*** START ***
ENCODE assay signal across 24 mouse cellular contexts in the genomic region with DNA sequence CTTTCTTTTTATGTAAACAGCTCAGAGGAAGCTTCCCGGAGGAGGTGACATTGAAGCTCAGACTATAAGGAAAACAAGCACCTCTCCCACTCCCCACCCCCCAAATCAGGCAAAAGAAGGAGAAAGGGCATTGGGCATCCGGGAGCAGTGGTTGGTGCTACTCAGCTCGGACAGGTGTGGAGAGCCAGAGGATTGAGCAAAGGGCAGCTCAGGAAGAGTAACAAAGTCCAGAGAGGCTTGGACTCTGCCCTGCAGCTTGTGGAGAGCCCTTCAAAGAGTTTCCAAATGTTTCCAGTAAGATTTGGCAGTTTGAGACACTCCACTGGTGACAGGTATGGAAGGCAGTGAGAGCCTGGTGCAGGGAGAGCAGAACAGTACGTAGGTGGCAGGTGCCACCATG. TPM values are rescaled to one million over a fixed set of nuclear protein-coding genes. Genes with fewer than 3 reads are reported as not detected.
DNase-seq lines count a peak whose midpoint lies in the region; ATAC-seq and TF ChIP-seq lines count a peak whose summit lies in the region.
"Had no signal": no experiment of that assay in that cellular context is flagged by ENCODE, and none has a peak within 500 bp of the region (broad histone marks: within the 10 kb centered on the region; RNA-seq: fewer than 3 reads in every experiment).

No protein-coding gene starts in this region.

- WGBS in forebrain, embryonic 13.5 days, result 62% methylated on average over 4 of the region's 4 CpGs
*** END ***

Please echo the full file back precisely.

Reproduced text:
ENCODE assay signal across 24 mouse cellular contexts in the genomic region with DNA sequence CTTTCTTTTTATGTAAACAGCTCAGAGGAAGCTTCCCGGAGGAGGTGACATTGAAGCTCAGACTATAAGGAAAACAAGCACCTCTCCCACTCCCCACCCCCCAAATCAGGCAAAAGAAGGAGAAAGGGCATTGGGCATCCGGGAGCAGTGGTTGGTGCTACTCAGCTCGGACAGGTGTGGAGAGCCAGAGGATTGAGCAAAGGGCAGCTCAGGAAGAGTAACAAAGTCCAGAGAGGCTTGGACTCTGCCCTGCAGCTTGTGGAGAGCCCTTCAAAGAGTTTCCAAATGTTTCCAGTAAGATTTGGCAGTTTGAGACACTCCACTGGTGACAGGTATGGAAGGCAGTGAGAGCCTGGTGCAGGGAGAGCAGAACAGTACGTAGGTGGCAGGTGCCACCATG. TPM values are rescaled to one million over a fixed set of nuclear protein-coding genes. Genes with fewer than 3 reads are reported as not detected.
DNase-seq lines count a peak whose midpoint lies in the region; ATAC-seq and TF ChIP-seq lines count a peak whose summit lies in the region.
"Had no signal": no experiment of that assay in that cellular context is flagged by ENCODE, and none has a peak within 500 bp of the region (broad histone marks: within the 10 kb centered on the region; RNA-seq: fewer than 3 reads in every experiment).

No protein-coding gene starts in this region.

- WGBS in forebrain, embryonic 13.5 days, result 62% methylated on average over 4 of the region's 4 CpGs